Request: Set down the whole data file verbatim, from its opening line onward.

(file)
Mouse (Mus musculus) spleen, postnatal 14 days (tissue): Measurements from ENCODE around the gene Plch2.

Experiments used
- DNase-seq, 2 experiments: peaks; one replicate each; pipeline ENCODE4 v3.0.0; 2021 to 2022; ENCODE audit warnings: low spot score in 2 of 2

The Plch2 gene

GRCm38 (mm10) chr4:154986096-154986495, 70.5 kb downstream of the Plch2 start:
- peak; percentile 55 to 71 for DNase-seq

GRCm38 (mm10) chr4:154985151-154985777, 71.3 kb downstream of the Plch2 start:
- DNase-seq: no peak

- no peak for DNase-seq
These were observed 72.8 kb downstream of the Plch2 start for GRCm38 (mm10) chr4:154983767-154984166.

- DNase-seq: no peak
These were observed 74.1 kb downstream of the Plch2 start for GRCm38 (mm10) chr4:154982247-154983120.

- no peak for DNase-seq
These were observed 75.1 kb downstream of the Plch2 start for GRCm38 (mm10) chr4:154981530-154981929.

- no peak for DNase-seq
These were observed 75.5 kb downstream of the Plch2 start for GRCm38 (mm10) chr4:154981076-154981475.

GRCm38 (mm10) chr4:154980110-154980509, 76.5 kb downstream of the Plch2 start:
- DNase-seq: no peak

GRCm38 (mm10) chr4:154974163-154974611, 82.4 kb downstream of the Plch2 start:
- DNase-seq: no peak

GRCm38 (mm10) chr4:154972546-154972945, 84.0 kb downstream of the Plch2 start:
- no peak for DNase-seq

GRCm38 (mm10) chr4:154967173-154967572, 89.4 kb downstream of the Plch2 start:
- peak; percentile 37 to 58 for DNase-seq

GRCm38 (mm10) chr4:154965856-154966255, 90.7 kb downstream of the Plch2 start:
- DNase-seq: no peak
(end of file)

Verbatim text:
Mouse (Mus musculus) spleen, postnatal 14 days (tissue): Measurements from ENCODE around the gene Plch2.

Experiments used
- DNase-seq, 2 experiments: peaks; one replicate each; pipeline ENCODE4 v3.0.0; 2021 to 2022; ENCODE audit warnings: low spot score in 2 of 2

The Plch2 gene

GRCm38 (mm10) chr4:154986096-154986495, 70.5 kb downstream of the Plch2 start:
- peak; percentile 55 to 71 for DNase-seq

GRCm38 (mm10) chr4:154985151-154985777, 71.3 kb downstream of the Plch2 start:
- DNase-seq: no peak

- no peak for DNase-seq
These were observed 72.8 kb downstream of the Plch2 start for GRCm38 (mm10) chr4:154983767-154984166.

- DNase-seq: no peak
These were observed 74.1 kb downstream of the Plch2 start for GRCm38 (mm10) chr4:154982247-154983120.

- no peak for DNase-seq
These were observed 75.1 kb downstream of the Plch2 start for GRCm38 (mm10) chr4:154981530-154981929.

- no peak for DNase-seq
These were observed 75.5 kb downstream of the Plch2 start for GRCm38 (mm10) chr4:154981076-154981475.

GRCm38 (mm10) chr4:154980110-154980509, 76.5 kb downstream of the Plch2 start:
- DNase-seq: no peak

GRCm38 (mm10) chr4:154974163-154974611, 82.4 kb downstream of the Plch2 start:
- DNase-seq: no peak

GRCm38 (mm10) chr4:154972546-154972945, 84.0 kb downstream of the Plch2 start:
- no peak for DNase-seq

GRCm38 (mm10) chr4:154967173-154967572, 89.4 kb downstream of the Plch2 start:
- peak; percentile 37 to 58 for DNase-seq

GRCm38 (mm10) chr4:154965856-154966255, 90.7 kb downstream of the Plch2 start:
- DNase-seq: no peak